23. I still think that the people who believe that consciousness exists due to quantum orchestrated resonance are right, and so be careful what you do, perhaps AI was only difficult using electronic computing, it might be frightfully easy with quantum computing.

    Just a bit of intuition, sorry I don’t have the math or physics to back it up.

  24. Circa 1990, Sadig Faris (founder) and several others from the Hypres technical staff gave a presentation to Paul Schneck and many others at the NSA Supercomputing Research Center. At that time, Hypres had a Josephson Junction full 32-bit combinatorial decoder running in liquid helium. Their talk was well received, with excellent questions and considerable interest. Despite repeated called to the SRC, the NSA seemingly decided that they were not interested. I’d previously read the 9/04 IEEE paper and the 8/05 NSA paper, which you graciously link to, above, at…: http://tinyurl.com/mn2jh … Please pardon my deep skepticism, but it is not obvious that even now, twenty-five years later, there is any greater interest in this area, on the part of NSA, which remains the key and mandatory purchaser of first resort. …sigh…

  25. Oops: 1. That NSA / SRC presentation was ”only” about 15 years ago, not the 25 which my bad math claimed: It only seems like 25… 2. Also, the line beginning ”Despite repeated called to the SRC…” (sic) should be “Despite repeated calls to the SRC…”.

  26. Superdiamagnetism (or perfect diamagnetism) is a phenomenon occurring in certain materials at low temperatures, characterised by the complete absence of magnetic susceptibility and the exclusion of the interior magnetic field. Superdiamagnetism is a feature of superconductivity. It was identified in 1933, by Walter Meissner and Robert Ochsenfeld (the Meissner effect).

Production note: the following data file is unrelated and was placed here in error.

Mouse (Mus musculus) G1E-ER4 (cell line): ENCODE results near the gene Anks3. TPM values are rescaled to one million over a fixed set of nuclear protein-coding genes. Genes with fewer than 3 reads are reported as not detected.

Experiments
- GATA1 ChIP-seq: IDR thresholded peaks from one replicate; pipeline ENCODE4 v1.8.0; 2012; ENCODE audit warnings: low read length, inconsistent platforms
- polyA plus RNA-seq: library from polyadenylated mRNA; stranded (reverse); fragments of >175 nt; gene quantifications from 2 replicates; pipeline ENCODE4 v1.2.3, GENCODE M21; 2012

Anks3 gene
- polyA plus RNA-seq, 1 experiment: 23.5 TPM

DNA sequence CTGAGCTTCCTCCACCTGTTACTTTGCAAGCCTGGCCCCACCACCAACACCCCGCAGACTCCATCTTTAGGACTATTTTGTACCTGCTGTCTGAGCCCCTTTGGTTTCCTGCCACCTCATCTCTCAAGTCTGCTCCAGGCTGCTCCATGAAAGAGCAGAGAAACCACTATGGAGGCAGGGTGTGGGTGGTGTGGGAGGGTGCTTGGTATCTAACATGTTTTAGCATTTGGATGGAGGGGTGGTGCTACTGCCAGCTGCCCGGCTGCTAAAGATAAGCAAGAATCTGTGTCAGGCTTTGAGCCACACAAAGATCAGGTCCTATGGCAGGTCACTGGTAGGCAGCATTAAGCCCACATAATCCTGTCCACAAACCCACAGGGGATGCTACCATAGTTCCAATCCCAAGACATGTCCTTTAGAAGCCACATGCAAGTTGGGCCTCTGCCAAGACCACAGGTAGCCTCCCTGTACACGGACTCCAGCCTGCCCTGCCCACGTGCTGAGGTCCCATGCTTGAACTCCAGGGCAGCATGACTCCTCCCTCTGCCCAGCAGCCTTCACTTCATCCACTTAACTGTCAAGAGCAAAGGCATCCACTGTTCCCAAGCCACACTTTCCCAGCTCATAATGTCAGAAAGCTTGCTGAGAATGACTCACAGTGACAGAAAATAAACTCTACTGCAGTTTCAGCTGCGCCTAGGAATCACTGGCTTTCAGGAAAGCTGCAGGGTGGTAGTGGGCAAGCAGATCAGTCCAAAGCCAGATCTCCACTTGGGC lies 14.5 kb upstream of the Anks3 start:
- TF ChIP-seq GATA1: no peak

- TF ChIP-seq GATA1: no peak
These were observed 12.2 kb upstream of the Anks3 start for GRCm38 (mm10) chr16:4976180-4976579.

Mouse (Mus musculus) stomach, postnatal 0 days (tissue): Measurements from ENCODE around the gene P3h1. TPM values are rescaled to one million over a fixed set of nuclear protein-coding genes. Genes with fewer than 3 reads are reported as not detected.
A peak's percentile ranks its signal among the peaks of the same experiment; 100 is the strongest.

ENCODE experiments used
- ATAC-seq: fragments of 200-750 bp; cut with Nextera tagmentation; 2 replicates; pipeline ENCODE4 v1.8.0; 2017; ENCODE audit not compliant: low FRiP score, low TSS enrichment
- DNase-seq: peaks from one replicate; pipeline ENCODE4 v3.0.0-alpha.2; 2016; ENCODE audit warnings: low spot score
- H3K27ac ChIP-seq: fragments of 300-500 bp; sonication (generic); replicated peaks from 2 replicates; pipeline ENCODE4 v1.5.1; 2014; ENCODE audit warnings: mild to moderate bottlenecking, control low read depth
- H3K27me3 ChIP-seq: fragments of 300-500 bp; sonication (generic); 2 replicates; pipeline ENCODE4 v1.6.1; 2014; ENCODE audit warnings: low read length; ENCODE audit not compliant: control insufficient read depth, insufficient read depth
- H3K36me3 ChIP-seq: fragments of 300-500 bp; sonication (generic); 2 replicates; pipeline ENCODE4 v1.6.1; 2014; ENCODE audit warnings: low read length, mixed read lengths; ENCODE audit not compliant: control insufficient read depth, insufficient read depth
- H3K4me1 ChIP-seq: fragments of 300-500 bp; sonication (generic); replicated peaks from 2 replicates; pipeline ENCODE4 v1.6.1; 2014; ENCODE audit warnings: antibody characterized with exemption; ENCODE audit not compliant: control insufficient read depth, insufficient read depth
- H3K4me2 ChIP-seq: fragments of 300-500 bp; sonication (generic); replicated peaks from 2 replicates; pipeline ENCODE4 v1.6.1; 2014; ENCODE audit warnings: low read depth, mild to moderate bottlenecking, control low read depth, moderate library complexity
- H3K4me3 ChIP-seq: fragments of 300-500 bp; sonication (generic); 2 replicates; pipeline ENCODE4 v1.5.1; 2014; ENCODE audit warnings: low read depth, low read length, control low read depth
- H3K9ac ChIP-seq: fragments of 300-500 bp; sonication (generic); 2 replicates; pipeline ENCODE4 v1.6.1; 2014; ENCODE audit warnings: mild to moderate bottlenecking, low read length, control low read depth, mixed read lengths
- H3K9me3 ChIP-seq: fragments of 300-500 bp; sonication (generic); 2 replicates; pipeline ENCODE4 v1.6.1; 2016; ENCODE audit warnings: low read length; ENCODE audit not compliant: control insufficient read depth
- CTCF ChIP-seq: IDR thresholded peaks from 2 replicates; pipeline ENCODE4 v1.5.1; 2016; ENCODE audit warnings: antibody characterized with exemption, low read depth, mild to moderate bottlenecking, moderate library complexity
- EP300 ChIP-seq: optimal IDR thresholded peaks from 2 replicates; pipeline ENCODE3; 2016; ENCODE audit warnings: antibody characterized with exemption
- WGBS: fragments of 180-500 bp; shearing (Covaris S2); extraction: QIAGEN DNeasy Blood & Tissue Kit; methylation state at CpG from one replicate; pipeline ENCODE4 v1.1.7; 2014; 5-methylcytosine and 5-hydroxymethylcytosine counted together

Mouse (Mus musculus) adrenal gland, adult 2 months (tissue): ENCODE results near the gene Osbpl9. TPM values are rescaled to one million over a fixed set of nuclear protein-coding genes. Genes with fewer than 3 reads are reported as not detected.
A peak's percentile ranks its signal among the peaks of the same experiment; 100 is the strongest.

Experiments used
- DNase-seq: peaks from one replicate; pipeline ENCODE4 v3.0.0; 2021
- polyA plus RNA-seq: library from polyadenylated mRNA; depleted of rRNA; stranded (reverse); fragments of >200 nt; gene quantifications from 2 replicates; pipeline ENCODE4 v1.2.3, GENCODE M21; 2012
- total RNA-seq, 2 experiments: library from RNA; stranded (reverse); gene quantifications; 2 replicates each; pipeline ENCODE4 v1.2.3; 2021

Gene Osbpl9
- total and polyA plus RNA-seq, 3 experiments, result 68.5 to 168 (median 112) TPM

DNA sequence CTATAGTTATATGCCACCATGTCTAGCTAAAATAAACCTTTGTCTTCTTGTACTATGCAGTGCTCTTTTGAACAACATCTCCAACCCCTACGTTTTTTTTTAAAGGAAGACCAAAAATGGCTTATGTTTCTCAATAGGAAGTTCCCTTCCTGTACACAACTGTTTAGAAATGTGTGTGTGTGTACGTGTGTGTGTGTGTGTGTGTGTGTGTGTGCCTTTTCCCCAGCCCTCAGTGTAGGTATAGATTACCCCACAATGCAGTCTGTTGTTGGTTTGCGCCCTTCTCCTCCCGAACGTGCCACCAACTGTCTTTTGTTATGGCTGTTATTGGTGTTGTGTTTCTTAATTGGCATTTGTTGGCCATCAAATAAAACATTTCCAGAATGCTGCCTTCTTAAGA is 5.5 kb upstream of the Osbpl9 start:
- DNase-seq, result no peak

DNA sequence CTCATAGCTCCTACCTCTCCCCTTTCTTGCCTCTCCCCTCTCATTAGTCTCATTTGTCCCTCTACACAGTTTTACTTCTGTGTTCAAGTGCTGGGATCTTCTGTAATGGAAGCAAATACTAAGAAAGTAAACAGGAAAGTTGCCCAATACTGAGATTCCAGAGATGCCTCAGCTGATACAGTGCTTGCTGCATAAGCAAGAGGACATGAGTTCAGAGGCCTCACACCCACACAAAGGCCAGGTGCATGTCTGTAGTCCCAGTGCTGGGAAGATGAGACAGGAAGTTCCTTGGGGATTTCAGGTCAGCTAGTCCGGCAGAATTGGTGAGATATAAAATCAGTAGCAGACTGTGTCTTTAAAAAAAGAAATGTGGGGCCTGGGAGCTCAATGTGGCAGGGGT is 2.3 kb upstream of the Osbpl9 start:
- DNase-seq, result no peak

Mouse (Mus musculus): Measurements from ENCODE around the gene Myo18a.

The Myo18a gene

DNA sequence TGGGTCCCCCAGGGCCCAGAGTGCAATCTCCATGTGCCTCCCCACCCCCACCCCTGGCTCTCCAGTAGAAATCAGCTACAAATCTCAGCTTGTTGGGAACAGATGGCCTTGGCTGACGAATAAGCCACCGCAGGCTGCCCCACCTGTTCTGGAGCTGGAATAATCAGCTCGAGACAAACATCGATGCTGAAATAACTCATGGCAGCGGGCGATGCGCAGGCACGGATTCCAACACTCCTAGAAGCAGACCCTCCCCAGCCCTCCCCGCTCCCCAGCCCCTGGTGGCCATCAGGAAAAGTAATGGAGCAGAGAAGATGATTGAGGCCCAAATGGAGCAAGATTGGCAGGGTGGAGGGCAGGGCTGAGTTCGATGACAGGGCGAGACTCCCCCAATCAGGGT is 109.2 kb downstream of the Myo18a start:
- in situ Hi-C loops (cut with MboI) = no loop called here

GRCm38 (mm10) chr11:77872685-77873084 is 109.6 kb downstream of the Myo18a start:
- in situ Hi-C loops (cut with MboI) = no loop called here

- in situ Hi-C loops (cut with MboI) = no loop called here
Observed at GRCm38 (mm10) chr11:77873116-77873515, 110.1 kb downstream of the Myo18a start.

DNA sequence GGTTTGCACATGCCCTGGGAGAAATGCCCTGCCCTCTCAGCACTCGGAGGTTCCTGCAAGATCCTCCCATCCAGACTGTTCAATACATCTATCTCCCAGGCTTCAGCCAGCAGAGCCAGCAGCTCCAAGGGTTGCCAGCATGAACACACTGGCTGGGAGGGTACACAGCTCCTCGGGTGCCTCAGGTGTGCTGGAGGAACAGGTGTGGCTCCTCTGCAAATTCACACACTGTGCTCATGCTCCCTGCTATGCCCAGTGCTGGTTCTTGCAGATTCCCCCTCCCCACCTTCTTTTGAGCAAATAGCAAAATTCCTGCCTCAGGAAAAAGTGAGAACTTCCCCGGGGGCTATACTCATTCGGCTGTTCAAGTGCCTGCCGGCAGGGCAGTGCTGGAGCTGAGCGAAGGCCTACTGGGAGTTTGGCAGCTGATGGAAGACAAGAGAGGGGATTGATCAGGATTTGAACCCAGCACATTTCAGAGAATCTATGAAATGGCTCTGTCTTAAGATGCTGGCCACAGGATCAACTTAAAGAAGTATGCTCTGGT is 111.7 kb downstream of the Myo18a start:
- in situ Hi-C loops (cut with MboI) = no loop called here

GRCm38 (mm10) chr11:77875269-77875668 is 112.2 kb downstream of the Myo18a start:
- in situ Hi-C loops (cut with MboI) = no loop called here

Superdiamagnetism established that the superconductivity was a stage of phase transition. Superconducting magnetic levitation is due to the Superdiamagnetism (which repels a permanent magnet) and flux pinning, which stops the magnet from sliding away.
    ————–

    superconductors hold secrets to the future …
    not just in computers … but transport …

    some bloke came into our uni last year and thought he could build some type of aircraft like a flying saucer… using superconductors…

    hahaha

    the future is not very far away

  27. Whoa, reading this made me feel like I was at an airshow (zoom, zoom, zoom – over my head). So my question is… does this represent anything more, in practical terms, than a speed jump (even if it is a large speed jump)?

  28. That was a really good read,
    All i can say is that it has to start from somewhere.
    As long as i can get more frames in Doom3 ill be happy :-)

  29. Looks to me like this will not be the holy grail of quantum computing, but is none-the-less a big leap forward.
    I think mainly for quantum computing development.
    Even if we don’t reach the grail of zero time qubit switches, this will be be a classically based computer that is a lot faster than our current silicon and will apparently exploit qubits on a large scale, which I have a hunch would eventually improve function when on a smaller scale.